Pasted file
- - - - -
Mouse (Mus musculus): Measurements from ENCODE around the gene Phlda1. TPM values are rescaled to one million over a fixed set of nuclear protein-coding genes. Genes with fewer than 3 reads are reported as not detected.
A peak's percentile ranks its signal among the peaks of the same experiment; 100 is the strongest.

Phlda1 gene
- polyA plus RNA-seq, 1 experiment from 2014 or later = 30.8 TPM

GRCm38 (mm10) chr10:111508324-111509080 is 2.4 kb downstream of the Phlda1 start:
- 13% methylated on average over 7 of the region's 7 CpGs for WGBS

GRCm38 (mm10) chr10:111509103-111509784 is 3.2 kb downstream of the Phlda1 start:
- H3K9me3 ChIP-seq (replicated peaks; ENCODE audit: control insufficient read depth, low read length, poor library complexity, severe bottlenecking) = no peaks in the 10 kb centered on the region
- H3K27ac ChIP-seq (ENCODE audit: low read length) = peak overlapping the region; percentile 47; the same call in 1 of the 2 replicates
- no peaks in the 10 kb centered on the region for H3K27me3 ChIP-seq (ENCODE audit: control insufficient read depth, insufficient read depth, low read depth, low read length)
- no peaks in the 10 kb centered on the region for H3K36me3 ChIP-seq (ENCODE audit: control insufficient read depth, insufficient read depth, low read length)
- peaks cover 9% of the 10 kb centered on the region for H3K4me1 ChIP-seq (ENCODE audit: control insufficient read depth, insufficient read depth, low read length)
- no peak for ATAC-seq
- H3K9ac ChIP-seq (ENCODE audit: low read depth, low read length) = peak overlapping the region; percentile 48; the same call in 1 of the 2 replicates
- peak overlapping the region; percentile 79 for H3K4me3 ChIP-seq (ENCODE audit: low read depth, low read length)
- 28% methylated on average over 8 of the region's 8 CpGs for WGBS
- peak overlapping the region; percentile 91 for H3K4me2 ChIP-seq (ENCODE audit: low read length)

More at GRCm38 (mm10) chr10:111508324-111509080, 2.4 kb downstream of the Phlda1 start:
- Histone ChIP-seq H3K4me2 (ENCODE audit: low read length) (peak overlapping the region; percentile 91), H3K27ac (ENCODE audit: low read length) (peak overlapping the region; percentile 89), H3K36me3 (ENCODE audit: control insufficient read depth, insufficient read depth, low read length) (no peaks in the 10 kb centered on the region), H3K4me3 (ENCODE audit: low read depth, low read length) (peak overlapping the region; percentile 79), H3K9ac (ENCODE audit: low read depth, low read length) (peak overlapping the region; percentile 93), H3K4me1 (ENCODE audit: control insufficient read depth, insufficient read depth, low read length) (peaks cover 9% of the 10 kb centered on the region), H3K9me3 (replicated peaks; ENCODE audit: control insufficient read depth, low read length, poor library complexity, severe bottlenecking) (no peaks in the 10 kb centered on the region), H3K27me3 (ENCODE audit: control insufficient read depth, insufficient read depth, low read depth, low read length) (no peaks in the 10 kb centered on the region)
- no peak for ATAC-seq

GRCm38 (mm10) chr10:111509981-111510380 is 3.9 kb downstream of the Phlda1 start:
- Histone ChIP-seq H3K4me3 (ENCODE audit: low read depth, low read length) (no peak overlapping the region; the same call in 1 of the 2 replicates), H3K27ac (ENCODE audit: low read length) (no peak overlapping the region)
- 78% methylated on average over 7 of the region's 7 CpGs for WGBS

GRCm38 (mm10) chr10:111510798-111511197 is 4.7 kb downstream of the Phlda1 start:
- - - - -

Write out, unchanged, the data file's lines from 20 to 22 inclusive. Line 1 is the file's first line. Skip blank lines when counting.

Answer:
- no peak for ATAC-seq

GRCm38 (mm10) chr10:111509981-111510380 is 3.9 kb downstream of the Phlda1 start:
- Histone ChIP-seq H3K4me3 (ENCODE audit: low read depth, low read length) (no peak overlapping the region; the same call in 1 of the 2 replicates), H3K27ac (ENCODE audit: low read length) (no peak overlapping the region)